Antony and the Johnson, Cut the World (Rough Trade)

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The Independent Culture

Timed to coincide with this year's Meltdown Festival, curated by Antony Hegarty, Cut the World – a live album recorded with the Danish National Chamber Orchestra – serves as a fine introduction to Antony and the Johnsons' wider catalogue for anyone who didn't investigate beyond the Mercury-winning I Am a Bird Now.

"My heart is a record of dangerous scenes," he sings on the title track (and opener), setting the stage for the recurring twin themes of his oeuvre, namely a poignant pleasure in abusive relationships and a desire for deliverance to an elusive promised land.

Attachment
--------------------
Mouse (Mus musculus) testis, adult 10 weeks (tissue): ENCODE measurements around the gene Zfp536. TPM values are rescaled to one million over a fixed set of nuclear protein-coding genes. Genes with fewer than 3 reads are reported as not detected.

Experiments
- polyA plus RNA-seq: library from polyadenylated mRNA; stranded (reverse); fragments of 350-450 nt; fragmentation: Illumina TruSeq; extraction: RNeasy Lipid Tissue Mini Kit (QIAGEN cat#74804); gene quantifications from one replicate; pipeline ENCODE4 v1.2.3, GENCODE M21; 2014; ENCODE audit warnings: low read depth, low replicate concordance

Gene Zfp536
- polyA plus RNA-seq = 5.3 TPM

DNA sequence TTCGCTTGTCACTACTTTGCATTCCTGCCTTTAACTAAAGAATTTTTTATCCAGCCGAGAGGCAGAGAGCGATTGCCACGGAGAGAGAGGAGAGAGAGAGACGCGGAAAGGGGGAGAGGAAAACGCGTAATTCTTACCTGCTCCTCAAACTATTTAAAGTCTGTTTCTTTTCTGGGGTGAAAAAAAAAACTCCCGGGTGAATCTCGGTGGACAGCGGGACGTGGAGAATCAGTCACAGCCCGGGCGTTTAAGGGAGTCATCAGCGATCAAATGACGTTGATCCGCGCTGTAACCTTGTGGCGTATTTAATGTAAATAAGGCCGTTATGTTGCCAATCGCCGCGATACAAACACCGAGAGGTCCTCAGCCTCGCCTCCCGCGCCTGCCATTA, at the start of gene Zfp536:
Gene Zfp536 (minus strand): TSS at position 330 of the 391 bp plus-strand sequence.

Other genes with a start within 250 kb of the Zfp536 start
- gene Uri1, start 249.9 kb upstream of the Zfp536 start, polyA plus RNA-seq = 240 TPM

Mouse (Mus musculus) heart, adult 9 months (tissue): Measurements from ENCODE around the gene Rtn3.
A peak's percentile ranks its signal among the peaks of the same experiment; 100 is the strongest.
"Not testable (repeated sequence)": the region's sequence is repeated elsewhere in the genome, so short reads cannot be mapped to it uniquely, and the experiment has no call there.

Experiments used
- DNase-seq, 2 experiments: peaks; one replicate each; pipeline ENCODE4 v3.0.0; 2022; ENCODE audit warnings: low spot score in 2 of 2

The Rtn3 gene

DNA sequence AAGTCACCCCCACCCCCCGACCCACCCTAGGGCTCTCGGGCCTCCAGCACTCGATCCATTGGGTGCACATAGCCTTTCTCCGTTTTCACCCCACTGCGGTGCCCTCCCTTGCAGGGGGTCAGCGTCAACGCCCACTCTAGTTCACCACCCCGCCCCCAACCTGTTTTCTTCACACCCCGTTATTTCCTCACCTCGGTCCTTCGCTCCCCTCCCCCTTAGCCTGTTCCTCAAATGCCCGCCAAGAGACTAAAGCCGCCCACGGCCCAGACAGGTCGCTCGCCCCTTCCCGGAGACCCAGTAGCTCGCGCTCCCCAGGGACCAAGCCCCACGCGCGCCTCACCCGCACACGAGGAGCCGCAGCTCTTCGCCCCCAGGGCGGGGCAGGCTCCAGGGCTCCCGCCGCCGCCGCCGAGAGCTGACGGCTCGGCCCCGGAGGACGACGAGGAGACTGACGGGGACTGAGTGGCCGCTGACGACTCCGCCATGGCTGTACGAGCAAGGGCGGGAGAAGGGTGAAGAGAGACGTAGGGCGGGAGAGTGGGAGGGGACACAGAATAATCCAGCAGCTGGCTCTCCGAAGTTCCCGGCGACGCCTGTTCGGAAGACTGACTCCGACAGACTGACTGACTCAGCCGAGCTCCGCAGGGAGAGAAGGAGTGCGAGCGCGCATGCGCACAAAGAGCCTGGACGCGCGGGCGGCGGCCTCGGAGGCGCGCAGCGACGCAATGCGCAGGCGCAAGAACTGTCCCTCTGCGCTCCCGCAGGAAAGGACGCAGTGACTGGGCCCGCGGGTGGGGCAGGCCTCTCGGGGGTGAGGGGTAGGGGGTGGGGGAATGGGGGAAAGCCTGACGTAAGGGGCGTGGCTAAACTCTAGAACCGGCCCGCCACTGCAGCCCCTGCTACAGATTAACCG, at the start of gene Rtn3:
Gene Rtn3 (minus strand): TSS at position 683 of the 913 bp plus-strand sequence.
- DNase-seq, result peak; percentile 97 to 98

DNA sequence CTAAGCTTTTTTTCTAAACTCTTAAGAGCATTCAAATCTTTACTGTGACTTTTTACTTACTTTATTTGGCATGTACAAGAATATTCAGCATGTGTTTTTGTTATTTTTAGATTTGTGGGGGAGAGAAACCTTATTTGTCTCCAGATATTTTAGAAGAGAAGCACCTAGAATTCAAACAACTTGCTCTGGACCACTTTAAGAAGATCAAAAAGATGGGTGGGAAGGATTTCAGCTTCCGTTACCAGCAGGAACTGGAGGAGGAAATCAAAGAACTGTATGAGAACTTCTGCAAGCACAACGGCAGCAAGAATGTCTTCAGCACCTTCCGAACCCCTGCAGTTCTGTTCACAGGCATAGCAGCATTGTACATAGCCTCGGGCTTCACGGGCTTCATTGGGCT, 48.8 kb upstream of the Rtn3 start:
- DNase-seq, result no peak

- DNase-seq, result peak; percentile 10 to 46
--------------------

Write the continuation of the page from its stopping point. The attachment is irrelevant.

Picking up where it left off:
The orchestra's work is subtle and supportive rather than flashy, allowing free rein to that astonishing voice, that peculiar way of ending each line as though he is eating his own words, savouring them.

Fans of a sceptical nature will cringe throughout "Future Feminism", a rambling seven-minute monologue which hits a few nails on the head but misses far more, concluding that "unless we move into feminine systems of governance we don't stand a chance".

But when he follows it by moving into a song as delicious as "Cripple and the Starfish", the whole world will cut him some slack.